A clash between two philanthropists and a well-regarded research institute over a $10 million donation highlights the dire financial situation faced by universities and the pressure they’re under to do what donors want.
Christchurch couple Grant and Marilyn Nelson gave the money to the Institute for Governance and Policy Studies (IGPS) at Victoria University of Wellington several years ago, they say so it could carry out work on political party donations and lobbying.
“I wanted to bring this out into the open, but more so the public understood what was going on,” Grant Nelson tells The Detail.
“We didn’t specify what sort of work they actually had to do – the work had to be about lobbying and party political donations – but they were free to decide whatever they wanted to do.”
But the Nelsons weren’t satisfied with the institute’s work and after years of wrangling they’ve reached a new funding deal with the university.
However, that’s put the IGPS on the brink of closure.
“It’s quite alarming,” says Thomas Coughlan, the NZ Herald‘s deputy political editor.
“All sorts of institutes and all sorts of universities in New Zealand have issues like this,” he says, referring to the need for donations to prop them up financially.
Coughlan tells The Detail how he investigated the dispute between the Nelsons and the IGPS, and pieced the story together with the help of more than 130 pages of emails and documents obtained through the Official Information Act.
The IGPS, he says, is not well known outside of academic circles, but is highly regarded in Wellington for its research into the public sector, government and how it could improve.
Despite its reputation, its funding has always be insecure.
“New Zealand universities are pretty poorly funded particularly when it comes to research schools like this,” says Coughlan. The endowment from the Nelsons and their Gama Foundation gave it a secure future.
Coughlan details the legal agreement and how work on donations and lobbying was included in the institute’s charter, which lays out the range of priorities and areas of primary interests for the institute.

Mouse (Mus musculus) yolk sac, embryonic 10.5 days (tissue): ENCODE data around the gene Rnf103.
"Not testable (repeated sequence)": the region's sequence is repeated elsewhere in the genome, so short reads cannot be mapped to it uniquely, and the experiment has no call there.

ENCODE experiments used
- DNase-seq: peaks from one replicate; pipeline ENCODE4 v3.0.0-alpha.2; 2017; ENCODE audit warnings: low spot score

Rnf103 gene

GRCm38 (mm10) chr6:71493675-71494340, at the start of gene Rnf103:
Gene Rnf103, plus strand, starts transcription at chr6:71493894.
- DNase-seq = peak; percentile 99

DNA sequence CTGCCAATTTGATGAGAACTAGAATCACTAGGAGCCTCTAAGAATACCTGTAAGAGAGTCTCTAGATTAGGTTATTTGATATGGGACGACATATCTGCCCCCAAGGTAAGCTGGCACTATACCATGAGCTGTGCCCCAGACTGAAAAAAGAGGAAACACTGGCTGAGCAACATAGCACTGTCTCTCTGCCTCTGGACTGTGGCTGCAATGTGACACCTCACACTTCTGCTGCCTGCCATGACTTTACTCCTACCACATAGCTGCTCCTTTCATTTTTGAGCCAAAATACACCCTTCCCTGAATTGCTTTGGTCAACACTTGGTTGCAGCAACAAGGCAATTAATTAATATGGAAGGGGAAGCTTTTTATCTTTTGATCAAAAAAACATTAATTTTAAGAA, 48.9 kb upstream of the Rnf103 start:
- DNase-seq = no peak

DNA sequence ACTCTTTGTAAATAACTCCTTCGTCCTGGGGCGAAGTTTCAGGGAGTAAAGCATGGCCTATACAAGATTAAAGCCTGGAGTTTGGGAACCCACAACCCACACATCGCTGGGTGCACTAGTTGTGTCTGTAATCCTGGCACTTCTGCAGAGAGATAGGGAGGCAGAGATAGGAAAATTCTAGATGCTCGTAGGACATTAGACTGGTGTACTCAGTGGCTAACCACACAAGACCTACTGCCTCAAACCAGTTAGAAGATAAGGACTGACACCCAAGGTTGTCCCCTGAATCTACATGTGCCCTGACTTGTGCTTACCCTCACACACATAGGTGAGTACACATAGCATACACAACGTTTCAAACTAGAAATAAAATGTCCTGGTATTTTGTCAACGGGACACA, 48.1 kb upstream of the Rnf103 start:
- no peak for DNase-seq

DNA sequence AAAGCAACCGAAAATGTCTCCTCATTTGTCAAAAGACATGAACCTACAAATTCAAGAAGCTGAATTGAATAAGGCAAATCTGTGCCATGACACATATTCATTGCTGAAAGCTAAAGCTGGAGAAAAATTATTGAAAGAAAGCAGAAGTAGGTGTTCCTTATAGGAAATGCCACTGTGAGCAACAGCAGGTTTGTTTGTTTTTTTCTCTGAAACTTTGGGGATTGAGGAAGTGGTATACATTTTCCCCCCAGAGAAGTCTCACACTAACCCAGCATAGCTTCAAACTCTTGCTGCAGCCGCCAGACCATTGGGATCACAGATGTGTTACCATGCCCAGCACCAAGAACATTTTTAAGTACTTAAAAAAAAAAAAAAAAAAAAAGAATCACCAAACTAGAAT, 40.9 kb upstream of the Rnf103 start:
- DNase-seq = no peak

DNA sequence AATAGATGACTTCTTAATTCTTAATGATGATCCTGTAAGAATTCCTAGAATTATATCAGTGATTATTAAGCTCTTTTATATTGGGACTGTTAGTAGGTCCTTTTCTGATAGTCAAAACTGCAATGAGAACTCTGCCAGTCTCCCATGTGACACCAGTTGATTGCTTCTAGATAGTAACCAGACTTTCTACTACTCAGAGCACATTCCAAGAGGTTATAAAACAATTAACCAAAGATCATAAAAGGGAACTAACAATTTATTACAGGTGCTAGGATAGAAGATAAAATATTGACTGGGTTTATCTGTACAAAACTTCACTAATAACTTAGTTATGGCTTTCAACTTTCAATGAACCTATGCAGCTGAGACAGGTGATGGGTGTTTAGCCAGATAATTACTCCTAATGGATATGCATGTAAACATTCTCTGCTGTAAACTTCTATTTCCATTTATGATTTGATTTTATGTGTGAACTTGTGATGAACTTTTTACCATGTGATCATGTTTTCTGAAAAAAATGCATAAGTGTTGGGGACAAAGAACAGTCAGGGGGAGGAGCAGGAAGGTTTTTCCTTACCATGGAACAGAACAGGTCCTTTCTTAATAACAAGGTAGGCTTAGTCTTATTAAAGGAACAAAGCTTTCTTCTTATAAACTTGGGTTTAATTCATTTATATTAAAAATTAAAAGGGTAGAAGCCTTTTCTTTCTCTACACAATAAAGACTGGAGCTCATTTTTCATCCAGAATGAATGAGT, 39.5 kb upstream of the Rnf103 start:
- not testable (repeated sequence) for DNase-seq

“It was never really clear in this document that the family really wanted the institute to focus on these two issues,” he says.
Coughlan says the documents he obtained showed the university’s view was that the obligations in the IGPS’ charter were fulfilled.
Through Gama, the Nelsons have poured millions of dollars into projects they are passionate about, from saving a native forest, to a legal battle over Covid-19 wage subsidies, as well as academic work.
“He and his wife have ruffled some feathers obviously,” says BusinessDesk journalist Greg Hurrell, who wrote about the Nelsons as part of a series on philanthropists and charities.
“But that was his dogged determination to improve governance and also do work for the environment.”
Hurrell outlines the three research projects Gama is funding through a new contestable grants process with Victoria University.
“Certainly Gama Foundation is trying to affect real change in New Zealand as they see it because they are concerned about people with money being able to unduly influence the political process.”
Hurrell says there is a small part of the charitable sector – the individual philanthropists – who want to have a say over how the money is used.
“On the side of the Institute of Governance and Policy, I think it is reasonable that they want to have more freedom.
“As far as the Nelsons go, yes, I think they would have been better off with soliciting for proposals for funding instead of expecting that institute to do what it wants all the time,” Hurrell says.
Grant Nelson tells The Detail that the experience has put him off wanting to make further endowments to universities.
“I have heard that other people have had the same problem as us. It’s perhaps not unusual.
“We’ve had dealings with quite a few different universities and provided funding for different projects and I think it’s probably better to have a grant system rather than provide an endowment with the income going to support the work.”
Jonathan Boston, Emeritus Professor of Public Policy and the first of the institute’s three directors, says it’s his view that each director “faithfully and diligently fulfilled the terms of the institute’s charter, which was agreed with the Gama Foundation in 2012.
“Any suggestion that the research or other activities undertaken by the institute were inconsistent with the charter is incorrect.”
Coughlan says the future of the IGPS is uncertain – it doesn’t have secure funding and the university is consulting on its future.
One of the options, he says, is to shut it down, if there is no money available to sustain it.
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